Additionally, peer leaders are seen as one of the most efficient ways to promote learning and progress in recent research. It usually results in an increase in efficiency for both the peer leader and the student. It also results in better retention and increased social skills for both parties.
Seniors often struggle with socializing as they grow older and even more with memory. This program offers opportunities for seniors to congregate with similar aged people who understand their issues. Studies have shown that the effect on psychological health for seniors who engage in class situations are very positive. Researchers Miya Narushima, Jian Liu and Naomi Diestelkamp found that “in order to sustain psychological wellbeing – an important reserve capacity – and avoid the negative consequences of vulnerabilities in old age, older people need to take some action to compensate for their decline, regardless of their degree of vulnerability.”
Director of the Office of Aging, Susan Koppenhaver, explained that the system in place uses classes where the methods and mediums of teaching have been attempted already by actual senior citizens. After they take the class some are able to become peer leaders so that members have someone who they identify with instructing them.
This methodology actually takes root in a mode of senior care practiced in California for decades and generally endorsed by their state Area Agencies on Aging. It’s notable for being effective and given the shrinking budgets for municipalities, efficient.
This instruction can take the form of peer leaders reading from a manual or talking to the other elders. A communal environment was described where a lot of give and take and brainstorming was often called for to solve problems. This was because, “people react differently to having diseases and coping with diseases,” explained Koppenhaver.
Informal methods like this can be more attractive to those in need. A study done by F..J. Leavitt, R.Peleg and A.Peleg on less medicinal focused approaches to treatment saw that patients felt more comfortable with this approach when other methods were less available.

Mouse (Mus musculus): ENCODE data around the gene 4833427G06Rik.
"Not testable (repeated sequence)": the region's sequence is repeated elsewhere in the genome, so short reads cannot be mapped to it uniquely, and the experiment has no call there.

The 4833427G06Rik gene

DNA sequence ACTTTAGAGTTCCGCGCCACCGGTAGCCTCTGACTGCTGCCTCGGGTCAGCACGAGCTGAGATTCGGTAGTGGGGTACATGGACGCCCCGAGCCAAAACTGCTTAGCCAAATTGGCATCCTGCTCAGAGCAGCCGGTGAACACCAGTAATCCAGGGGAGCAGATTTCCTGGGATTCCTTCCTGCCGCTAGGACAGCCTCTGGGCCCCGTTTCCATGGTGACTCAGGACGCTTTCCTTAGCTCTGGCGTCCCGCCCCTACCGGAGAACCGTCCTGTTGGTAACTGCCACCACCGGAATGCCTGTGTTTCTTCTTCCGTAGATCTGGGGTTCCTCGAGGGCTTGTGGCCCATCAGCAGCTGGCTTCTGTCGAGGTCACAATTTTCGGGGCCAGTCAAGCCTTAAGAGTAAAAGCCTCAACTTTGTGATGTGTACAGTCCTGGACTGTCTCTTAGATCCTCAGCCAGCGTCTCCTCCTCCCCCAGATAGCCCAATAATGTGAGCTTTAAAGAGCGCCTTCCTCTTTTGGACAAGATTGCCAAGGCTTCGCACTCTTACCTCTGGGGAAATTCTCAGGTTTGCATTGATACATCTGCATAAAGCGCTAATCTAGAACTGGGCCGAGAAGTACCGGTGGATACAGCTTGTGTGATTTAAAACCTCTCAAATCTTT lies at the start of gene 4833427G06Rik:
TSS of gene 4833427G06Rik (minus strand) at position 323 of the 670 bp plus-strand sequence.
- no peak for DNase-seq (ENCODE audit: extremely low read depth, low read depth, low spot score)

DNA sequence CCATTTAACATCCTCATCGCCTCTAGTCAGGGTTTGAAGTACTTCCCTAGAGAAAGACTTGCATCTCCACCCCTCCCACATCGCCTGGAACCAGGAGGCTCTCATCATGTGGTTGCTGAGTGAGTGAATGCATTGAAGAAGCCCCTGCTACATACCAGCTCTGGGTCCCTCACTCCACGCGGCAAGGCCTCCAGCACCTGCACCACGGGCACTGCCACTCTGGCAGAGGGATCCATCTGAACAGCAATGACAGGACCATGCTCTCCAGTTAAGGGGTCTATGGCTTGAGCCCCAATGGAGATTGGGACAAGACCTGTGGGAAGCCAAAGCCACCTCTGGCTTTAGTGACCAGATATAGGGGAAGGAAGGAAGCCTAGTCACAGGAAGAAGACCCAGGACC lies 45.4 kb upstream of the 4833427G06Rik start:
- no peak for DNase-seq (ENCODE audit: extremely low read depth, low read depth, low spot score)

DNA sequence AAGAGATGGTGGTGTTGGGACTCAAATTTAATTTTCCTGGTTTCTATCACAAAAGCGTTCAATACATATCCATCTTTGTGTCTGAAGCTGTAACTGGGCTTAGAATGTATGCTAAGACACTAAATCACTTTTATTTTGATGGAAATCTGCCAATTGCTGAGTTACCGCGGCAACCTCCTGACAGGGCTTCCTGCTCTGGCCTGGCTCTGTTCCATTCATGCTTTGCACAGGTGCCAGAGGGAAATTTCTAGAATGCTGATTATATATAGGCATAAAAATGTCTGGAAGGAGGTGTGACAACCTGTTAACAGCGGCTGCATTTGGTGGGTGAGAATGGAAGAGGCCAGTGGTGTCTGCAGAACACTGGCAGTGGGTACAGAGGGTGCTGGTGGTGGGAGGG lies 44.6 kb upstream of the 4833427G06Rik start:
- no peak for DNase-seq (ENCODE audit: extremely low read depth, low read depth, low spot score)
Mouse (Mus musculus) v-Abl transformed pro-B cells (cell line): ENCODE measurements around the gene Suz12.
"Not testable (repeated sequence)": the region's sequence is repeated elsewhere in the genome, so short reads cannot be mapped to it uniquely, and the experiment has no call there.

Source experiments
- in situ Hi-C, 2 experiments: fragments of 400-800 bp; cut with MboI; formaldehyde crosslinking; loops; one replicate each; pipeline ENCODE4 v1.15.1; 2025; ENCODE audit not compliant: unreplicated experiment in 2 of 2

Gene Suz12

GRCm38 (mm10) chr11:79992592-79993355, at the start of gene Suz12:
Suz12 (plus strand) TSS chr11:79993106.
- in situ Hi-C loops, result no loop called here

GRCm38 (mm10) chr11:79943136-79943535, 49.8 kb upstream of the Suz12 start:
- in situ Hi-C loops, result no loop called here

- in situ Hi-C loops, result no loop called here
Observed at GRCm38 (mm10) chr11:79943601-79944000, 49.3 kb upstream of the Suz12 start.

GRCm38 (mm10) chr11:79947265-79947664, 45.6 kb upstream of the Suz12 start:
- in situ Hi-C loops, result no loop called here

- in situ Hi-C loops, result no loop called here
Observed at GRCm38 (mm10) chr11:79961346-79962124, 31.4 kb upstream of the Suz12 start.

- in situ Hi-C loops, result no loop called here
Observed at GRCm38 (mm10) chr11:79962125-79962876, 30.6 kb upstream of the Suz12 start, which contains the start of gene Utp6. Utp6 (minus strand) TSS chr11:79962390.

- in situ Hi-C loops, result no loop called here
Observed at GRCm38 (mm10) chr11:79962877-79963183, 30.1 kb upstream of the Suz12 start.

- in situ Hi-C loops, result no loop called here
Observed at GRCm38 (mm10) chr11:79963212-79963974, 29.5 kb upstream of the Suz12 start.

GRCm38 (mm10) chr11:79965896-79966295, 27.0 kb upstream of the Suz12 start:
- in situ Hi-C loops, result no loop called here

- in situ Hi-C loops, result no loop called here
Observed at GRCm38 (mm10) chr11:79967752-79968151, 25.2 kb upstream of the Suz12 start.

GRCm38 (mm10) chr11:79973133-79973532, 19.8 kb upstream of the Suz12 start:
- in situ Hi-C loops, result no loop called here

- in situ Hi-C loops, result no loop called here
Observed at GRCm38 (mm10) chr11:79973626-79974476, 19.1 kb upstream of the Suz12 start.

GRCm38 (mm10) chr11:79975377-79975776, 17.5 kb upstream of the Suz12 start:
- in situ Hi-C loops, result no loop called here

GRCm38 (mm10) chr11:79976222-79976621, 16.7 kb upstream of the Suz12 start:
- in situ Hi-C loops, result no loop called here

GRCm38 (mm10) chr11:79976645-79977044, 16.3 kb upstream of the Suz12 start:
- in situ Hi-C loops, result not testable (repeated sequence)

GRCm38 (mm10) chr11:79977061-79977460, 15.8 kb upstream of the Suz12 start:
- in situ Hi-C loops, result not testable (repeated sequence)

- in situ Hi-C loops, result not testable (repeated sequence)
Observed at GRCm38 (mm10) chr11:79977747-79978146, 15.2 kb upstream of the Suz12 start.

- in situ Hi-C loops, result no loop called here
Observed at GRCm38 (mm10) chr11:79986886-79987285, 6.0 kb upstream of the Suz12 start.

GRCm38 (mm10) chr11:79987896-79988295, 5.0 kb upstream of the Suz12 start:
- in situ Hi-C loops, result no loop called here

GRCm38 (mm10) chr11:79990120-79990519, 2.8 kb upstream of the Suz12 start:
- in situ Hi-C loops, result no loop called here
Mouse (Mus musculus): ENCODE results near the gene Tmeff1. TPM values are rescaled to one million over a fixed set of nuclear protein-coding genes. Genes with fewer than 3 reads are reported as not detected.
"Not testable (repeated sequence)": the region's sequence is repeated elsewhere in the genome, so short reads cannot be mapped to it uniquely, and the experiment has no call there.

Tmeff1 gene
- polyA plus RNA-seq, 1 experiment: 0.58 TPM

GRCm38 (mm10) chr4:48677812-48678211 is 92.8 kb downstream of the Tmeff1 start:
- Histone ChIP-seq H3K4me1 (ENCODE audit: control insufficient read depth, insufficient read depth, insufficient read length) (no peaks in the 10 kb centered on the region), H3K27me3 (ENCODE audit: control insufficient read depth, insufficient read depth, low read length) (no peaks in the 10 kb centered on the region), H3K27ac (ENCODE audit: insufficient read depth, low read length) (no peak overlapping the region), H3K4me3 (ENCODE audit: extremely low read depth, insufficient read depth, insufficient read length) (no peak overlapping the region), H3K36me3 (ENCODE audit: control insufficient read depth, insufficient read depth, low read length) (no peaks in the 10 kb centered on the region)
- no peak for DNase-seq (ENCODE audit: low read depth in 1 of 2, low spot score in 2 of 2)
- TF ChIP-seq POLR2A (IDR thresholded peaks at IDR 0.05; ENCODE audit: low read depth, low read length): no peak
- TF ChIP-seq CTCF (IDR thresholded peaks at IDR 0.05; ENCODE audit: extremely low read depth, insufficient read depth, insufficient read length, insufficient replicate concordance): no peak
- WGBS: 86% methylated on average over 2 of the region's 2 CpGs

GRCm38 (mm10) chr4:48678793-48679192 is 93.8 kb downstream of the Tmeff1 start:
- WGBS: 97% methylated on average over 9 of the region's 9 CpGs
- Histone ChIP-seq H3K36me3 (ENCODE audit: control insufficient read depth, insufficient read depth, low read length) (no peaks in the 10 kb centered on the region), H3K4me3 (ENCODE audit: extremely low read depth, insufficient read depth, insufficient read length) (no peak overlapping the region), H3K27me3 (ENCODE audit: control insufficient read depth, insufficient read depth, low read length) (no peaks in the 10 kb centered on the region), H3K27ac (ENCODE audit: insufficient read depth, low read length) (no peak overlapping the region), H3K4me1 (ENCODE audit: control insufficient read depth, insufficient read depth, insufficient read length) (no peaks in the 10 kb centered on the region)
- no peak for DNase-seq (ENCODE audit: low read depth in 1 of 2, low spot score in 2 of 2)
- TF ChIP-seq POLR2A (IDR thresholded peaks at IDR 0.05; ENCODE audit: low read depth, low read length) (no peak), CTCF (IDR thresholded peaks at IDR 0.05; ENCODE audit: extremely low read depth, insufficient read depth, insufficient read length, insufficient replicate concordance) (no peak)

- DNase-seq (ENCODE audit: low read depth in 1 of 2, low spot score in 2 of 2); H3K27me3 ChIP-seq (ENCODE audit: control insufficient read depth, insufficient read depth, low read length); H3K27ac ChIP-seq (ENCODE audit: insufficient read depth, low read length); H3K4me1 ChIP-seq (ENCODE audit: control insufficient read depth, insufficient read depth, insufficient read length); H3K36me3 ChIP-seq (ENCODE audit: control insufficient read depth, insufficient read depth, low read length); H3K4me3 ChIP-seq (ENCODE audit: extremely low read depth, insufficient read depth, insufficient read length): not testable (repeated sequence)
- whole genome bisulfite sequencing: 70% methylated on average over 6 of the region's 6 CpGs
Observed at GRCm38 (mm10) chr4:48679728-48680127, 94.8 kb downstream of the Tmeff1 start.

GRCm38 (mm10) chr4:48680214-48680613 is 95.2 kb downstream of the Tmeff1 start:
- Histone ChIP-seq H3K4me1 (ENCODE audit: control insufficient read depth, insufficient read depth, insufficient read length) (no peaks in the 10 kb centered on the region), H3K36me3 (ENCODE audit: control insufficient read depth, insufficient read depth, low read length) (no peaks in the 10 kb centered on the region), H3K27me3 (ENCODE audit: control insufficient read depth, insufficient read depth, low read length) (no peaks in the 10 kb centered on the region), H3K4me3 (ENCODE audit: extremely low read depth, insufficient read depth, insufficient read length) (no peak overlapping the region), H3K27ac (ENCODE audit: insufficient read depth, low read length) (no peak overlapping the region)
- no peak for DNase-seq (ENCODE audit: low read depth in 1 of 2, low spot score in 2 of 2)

Koppenhaver gave an example of how the knowledge shared with course takers translated to actual healthy lifestyles. A doctor might tell someone who’s never exercised to start walking. The course and the peers within it can take that situation and come up with a plan. For example a senior citizen might walk up and down their driveway a few times a day rather than going on mile long walks in the park.
It’s about “problem solving around X and [saying] here’s how to do Y,” Koppenhaver said.
This can extend to basic pain management and, at times, the class can break down things such as breathing, healthy eating and communication skills.
Seniors, especially those who live alone, are more susceptible to diseases and health problems. This class and its natural socialization can help prevent some of these issues which can range from higher chances of dementia to stroke or heart attack.
Dutchess County also possesses similar resources through its senior seminars within its office for the aging. There is a publicly identified need to support seniors with underlying health conditions as they continue life.
On Oct. 18 four participants registered. The Office of Aging anticipates at least eight and up to 12 participants based on past and similar class offerings. Koopenhaver said that the problem they hope to solve is simple, making living with illness more tolerable.
Transportation can be arranged for those who require it. Social-distancing guidelines will be enforced and mask wearing will be required.
Space is limited, to RSVP call the Office for the Aging at 845-340-3456.